Lithuania on Monday defended its decision to bar rail transit from Russia to a Russian Baltic Sea enclave, where movement of goods has been hit by European Union sanctions, in a move that drew Moscow’s anger amid high tension in the region.
Lithuanian Foreign Minister Gabrielius Landsbergis said his country was simply implementing sanctions imposed by the EU, of which it is a member. He said the measures were taken after “consultation with the European Commission and under its guidelines”.
“Sanctioned goods [will] no longer be allowed to transit Lithuanian territory,” Mr Landsbergis said.
Goods such as steel are already on a list that it is set to be expanded to cover items from coal to alcoholic drinks.
The Kaliningrad exclave, home to 430,000 people, is surrounded by Lithuania and Poland, another EU country, to the south and isolated from the rest of Russia. Trains with goods for Kaliningrad travel via Belarus and Lithuania. There is no transit through Poland. Russia can still supply the exclave by sea, without falling foul of EU sanctions.
Russia has demanded that Lithuania immediately lift the ban, with the Foreign Ministry in Moscow saying that if transport links are not restored in full, then “Russia reserves the right to take action in defence of its national interests”.
Kremlin spokesman Dmitry Peskov condemned the “unlawful” ban.
“This decision, indeed unprecedented, is a violation of everything and then some," he told reporters on Monday. "We understand that it is connected to the relevant decision of the European Union to extend the sanctions to transit [of goods]. This we also consider unlawful.”
The ministry summoned Lithuania’s chief diplomatic representative in Moscow for a formal protest and alleged the Baltic nation was acting in breach of international agreements. Lithuania has not had an ambassador in Moscow since April, when it downgraded diplomatic ties in protest over the killing of civilians in Ukraine by Russian troops after the invasion on February 24.
Lithuania later summoned the Russian envoy in Vilnius to tell him the ban was in line with EU sanctions and that there was no blockade of Kaliningrad.
The EU’s foreign affairs and security chief Josep Borrell said Lithuania’s move should not be compared to the situation in Ukraine. “The rest of the world will not be affected by what is happening in Kaliningrad but the rest of the world is very much affected by what is happening in Ukraine,” he said.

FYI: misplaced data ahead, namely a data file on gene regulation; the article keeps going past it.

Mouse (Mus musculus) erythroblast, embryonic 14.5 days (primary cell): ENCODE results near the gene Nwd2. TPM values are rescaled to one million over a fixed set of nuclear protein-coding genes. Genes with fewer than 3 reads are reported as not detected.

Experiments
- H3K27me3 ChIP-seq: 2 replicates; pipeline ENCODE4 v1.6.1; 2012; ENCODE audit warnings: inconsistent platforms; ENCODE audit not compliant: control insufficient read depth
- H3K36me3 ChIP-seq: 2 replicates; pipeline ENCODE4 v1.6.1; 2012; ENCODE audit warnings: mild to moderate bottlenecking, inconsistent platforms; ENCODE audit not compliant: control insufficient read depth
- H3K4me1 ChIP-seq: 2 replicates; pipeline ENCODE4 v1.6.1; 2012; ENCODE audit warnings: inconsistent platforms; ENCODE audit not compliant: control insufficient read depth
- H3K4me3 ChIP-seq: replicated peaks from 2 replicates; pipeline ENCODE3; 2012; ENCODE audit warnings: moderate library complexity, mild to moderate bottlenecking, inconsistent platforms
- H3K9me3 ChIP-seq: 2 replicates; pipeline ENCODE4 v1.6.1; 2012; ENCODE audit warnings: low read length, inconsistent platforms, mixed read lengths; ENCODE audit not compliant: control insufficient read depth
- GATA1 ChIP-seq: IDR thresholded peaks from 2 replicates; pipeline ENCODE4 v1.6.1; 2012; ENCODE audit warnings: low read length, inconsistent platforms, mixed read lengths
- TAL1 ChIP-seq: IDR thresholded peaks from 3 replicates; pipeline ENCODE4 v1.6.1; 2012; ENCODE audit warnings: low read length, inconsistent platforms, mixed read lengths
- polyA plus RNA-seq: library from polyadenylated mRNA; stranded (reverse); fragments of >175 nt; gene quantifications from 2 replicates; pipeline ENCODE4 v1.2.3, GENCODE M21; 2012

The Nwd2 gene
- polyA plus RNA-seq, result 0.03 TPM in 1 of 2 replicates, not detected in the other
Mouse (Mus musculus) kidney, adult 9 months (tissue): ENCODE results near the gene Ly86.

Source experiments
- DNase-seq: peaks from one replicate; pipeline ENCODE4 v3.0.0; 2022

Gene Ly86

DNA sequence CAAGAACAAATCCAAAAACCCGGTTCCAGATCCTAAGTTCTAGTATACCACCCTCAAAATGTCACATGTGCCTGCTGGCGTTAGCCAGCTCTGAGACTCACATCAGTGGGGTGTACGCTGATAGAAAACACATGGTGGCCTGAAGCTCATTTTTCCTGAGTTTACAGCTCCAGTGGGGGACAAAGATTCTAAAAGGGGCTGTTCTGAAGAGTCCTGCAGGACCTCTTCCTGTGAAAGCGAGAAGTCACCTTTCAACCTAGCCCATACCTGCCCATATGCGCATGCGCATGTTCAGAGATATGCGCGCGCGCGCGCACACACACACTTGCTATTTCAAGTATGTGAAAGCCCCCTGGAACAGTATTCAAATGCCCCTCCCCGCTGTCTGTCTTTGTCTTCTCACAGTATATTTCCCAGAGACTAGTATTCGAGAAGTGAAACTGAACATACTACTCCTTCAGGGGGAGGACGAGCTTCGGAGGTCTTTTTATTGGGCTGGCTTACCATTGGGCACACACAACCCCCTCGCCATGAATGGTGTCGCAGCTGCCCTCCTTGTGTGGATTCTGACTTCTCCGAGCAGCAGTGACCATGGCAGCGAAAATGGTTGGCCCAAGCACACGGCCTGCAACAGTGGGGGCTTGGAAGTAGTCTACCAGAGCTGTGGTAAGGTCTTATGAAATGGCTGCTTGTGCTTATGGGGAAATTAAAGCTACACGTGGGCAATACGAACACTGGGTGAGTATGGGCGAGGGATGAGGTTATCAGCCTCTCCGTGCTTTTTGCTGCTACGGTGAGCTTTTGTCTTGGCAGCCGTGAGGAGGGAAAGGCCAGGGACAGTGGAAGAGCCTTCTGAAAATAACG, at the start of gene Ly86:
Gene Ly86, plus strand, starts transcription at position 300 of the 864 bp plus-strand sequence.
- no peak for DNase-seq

He said Lithuania did not take any unilateral national restrictions and denied that land transit between Kaliningrad and other parts of Russia had been stopped, or banned.
“There is no blockade,” Mr Borrell said. Transit of passengers and goods that are not sanctioned was continuing, he said.
Ukrainian Foreign Minister Dmytro Kuleba tweeted: “Russia has no right to threaten Lithuania. Moscow has only itself to blame for the consequences of its unprovoked and unjustified invasion of Ukraine.”
On Monday, Lithuanian customs said the sanctions, which took effect in mid-June, were part of the fourth EU sanctions package imposed on March 15.
Lina Laurinaityte Grigiene, a customs spokeswoman, said affected items include Russian steel “that cannot be transported over the territory of European countries”.
“The land transit between Kaliningrad and other parts of Russia is not stopped or blocked,” she said. "All goods that are not under sanctions travel freely."
Starting from July 10, she said, similar sanctions will be imposed on concrete and alcohol, from August 10 on coal and from December no Russian oil will be allowed into EU territory.
Anton Alikhanov, governor of the Russian exclave, has estimated that the ban would affect 50 per cent of all goods flowing towards Kaliningrad by rail. He said he would call on Russian authorities to take measures against Lithuania and would seek to have more goods sent by ship.
Kaliningrad, which is home to the Russian Baltic Fleet, is Russia’s only ice-free Baltic port. Moscow has stationed nuclear-capable Iskander missiles in the enclave.
As part of its economic sanctions, the EU has imposed a number of import and export restrictions on Russia. The bloc said it has been careful not to harm the Russian population with its packages of measures and therefore excluded products related to health, medicine, food and agriculture. The list of products under sanction include up to 90 per cent of oil imports, coal, steel, iron, wood, as well as caviar and vodka. Bans are impose by EU customs authorities.